Chromium is a lustrous, brittle, hard metal. It is naturally found in compounds in the earth’s crust. It is a chemical element with the symbol Cr and atomic number 24. It is a transition metal in Group 6 on the Periodic Table of Elements. It is the first element in group 6. It is a steely-grey, lustrous, hard, and brittle transition metal. The green color of emerald, serpentine, and chrome mica and the red color of ruby are due to small amounts of chromium. Chromium is the main additive in stainless steel, to which it adds anti-corrosive properties. It is a relatively abundant element in Earth’s crust; the free metal is never found in nature. It is an essential trace element for humans because it helps us to use glucose. However, it is poisonous in excess.
Chromium is also highly valued as a metal that is able to be highly polished while resisting tarnishing. Polished chromium reflects almost 70% of the visible spectrum, with almost 90% of infrared light being reflected. It was discovered by Louis-Nicholas Vauquelin while experimenting with a material known as Siberian red lead, also known as the mineral crocoite (PbCrO4), in 1797. The name comes from the Greek word chroma, meaning “color,” because chromium compounds are many different colors.
In its pure form, chromium is a silvery, lustrous, hard metal that has a high polish, ideal for electroplating. It is a hard, steel-gray, shiny, metal that breaks easily. It has a melting point of 1,900°C (3,450°F) and a boiling point of 2,642°C (4,788°F).
- Atomic number: 24
- Atomic weight: 51.996
- Melting point: 1,890 °C (3,434 °F)
- Boiling point: 2,482 °C (4,500 °F)
- Specific gravity 7.20 (28 °C)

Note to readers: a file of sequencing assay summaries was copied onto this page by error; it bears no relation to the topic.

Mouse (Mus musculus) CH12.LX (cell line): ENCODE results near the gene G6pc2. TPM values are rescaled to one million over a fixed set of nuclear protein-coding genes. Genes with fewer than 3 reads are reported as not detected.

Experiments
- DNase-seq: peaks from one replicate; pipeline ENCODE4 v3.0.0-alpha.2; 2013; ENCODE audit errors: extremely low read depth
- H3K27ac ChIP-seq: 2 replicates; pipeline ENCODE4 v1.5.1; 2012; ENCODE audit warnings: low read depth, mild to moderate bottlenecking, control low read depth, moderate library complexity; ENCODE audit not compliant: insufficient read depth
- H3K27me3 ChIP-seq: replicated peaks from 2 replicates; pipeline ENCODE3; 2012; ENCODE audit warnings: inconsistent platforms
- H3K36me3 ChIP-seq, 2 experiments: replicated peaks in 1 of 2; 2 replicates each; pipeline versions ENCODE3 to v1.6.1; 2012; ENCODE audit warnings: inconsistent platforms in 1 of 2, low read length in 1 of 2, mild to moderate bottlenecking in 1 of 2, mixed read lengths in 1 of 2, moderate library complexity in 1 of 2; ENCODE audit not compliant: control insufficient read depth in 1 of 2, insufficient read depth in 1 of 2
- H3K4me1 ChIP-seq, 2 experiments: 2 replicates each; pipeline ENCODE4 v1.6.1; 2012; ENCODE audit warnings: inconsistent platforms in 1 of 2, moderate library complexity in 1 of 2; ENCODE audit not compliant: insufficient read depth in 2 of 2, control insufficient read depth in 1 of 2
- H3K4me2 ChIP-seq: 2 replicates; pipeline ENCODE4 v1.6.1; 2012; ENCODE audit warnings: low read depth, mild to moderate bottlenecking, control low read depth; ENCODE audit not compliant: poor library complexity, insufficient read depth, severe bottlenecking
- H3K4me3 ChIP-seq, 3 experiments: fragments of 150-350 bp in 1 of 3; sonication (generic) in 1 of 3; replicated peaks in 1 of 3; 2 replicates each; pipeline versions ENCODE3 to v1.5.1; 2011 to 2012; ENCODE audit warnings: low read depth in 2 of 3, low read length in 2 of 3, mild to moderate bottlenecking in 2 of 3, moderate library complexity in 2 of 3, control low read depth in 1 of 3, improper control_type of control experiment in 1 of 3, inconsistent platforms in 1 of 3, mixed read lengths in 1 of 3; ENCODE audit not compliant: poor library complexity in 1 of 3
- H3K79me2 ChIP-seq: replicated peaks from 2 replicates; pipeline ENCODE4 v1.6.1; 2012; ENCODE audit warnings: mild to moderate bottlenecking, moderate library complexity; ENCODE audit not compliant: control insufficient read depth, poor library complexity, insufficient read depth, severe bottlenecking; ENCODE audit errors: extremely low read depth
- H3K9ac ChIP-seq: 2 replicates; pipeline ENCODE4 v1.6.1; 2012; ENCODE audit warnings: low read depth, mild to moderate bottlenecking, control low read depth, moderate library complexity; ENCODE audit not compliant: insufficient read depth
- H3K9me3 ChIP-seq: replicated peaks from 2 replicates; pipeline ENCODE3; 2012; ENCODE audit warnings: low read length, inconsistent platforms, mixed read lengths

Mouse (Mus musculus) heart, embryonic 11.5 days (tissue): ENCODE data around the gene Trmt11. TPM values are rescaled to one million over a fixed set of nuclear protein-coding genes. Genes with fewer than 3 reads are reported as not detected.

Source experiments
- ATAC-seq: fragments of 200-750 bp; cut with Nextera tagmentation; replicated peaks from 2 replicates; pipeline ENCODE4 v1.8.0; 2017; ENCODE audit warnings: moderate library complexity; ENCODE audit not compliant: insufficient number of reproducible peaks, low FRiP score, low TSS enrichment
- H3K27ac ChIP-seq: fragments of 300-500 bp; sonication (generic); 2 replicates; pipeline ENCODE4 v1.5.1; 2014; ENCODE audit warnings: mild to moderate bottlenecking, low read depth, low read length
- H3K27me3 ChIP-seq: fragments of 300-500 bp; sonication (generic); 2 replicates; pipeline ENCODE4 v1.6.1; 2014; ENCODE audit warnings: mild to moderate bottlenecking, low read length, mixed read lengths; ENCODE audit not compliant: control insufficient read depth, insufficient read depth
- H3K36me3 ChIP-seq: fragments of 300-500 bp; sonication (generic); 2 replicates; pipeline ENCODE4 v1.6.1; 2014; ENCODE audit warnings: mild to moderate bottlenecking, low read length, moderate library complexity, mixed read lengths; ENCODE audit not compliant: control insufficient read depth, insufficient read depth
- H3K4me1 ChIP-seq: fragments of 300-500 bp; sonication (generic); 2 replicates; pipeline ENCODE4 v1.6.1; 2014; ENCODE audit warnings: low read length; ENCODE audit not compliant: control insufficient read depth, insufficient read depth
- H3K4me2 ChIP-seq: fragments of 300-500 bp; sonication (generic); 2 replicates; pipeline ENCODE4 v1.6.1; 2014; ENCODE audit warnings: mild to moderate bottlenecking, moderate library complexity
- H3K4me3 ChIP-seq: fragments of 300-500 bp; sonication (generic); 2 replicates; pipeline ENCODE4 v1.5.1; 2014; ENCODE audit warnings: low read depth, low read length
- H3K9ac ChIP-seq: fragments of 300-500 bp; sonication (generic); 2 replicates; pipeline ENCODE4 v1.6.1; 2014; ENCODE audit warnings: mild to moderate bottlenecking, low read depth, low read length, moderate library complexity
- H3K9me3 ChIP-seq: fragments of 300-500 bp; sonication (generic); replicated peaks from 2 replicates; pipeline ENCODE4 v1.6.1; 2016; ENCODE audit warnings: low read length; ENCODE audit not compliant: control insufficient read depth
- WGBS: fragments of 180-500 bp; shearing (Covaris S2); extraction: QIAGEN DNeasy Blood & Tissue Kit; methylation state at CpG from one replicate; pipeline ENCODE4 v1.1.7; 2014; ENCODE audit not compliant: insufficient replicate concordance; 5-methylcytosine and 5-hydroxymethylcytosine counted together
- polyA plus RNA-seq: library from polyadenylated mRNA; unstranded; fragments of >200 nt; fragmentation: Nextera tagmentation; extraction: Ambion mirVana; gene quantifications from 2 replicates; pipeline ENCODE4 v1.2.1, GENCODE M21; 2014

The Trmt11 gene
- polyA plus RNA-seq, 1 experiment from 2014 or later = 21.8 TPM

- Oxidation states: +2, +3, +6
It is widely dispersed in natural deposits, which are usually contaminated with oxygen, magnesium, aluminum, and silica; their chromium content varies from 42 to 56 percent. It is added to iron and nickel in the form of ferrochromium to produce alloys especially characterized by their high resistance to corrosion and oxidation. Ferrochromium alloy is commercially produced from chromite by silicothermic or aluminothermic reactions and chromium metal by roasting and leaching processes followed by reduction with carbon and then aluminium.
Chromium metal is of high value for its high corrosion resistance and hardness. The metal is white, hard, lustrous, and brittle and is extremely resistant to ordinary corrosive reagents; this resistance accounts for its extensive use as an electroplated protective coating. A major development in steel production was the discovery that steel could be made highly resistant to corrosion and discoloration by adding metallic chromium to form stainless steel. Stainless steel and chrome plating (electroplating with chromium) together comprise 85% of the commercial use.
It is used extensively in automobile trim as chromium metal because of its shiny finish and corrosion resistance. s used to harden steel, manufacture stainless steel, and form many useful alloys. It is mostly used in plating to produce a hard, beautiful surface and to prevent corrosion. Chromium alloys are used to fabricate such products as oil tubing, automobile trim, and cutlery.